If I recall correctly, gifting is a practice that has negative overall utility. Prior experiments found that recipients of gifts tended to discount the value of the gift; for example, if a gift had cost $10, they deemed the gift to be worth less than $10. Perhaps unsurprising, given that gifts have a poor record of being exactly what people want. In the optimal case, gifts are exactly what you want, in which case nothing is gained over the case where you spend the money to acquire the item directly. In the worst case, you receive rubbish (from your point-of-view) and are worse off.
My analysis suffers from an assumption, which may be untrue. It assumes that the costs of gifts are equal for all people, i.e. you can't get the same gift at a lower cost than I can. However, sometimes this assumption is untrue. If one is able to obtain items at a discounted cost, then gifting makes sense. For example, if I were an artist, it is preferable to give people my artwork, since it does not cost me as much to 'buy' it as it does others. An alternative possibility is to gift others with items that you value poorly with respect to their generally perceived value; for instance if you hate bananas and happen to have some bananas, giving others the bananas is likely to improve the overall utility of the gifting scheme.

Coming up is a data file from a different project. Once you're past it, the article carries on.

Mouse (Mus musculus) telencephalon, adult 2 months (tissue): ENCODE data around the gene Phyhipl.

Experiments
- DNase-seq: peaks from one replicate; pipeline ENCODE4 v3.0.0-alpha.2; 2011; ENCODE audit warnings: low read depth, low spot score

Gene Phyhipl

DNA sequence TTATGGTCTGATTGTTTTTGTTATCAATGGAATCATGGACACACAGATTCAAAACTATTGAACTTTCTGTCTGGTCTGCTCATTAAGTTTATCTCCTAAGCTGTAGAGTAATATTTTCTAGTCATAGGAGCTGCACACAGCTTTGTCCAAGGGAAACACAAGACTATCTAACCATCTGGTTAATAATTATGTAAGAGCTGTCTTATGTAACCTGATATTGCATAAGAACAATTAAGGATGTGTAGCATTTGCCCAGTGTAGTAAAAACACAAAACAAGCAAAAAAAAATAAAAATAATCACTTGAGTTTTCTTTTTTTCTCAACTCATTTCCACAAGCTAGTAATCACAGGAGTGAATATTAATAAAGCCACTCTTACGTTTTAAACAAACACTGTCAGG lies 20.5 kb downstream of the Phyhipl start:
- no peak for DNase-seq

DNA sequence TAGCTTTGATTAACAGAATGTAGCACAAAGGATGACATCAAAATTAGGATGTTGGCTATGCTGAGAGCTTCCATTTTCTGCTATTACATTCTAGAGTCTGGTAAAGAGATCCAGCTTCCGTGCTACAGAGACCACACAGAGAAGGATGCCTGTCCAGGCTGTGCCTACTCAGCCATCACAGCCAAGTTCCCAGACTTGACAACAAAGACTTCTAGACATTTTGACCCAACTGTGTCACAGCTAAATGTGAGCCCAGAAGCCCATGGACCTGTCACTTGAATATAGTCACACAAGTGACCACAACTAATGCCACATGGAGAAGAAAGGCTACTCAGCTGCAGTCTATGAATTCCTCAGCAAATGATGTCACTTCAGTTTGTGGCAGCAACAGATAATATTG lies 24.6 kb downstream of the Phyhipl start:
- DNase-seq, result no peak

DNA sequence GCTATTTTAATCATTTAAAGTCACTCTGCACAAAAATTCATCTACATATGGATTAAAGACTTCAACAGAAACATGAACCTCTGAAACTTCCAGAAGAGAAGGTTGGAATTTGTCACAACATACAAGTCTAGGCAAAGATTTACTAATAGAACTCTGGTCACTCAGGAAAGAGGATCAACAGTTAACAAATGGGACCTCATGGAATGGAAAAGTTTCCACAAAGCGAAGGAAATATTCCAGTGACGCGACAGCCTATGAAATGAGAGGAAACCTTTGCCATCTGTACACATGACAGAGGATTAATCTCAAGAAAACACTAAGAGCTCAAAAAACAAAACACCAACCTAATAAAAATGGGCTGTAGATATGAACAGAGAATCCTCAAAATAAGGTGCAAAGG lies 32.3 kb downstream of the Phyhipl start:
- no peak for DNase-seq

- Gifting is generally bad for everyone, unless,
- You give people something that you have a competitive advantage in procuring, or
- You give people stuff you hate.
I find the third conclusion particularly interesting. I believe it should be combined with the conclusions from my previous article on "Free Gifts".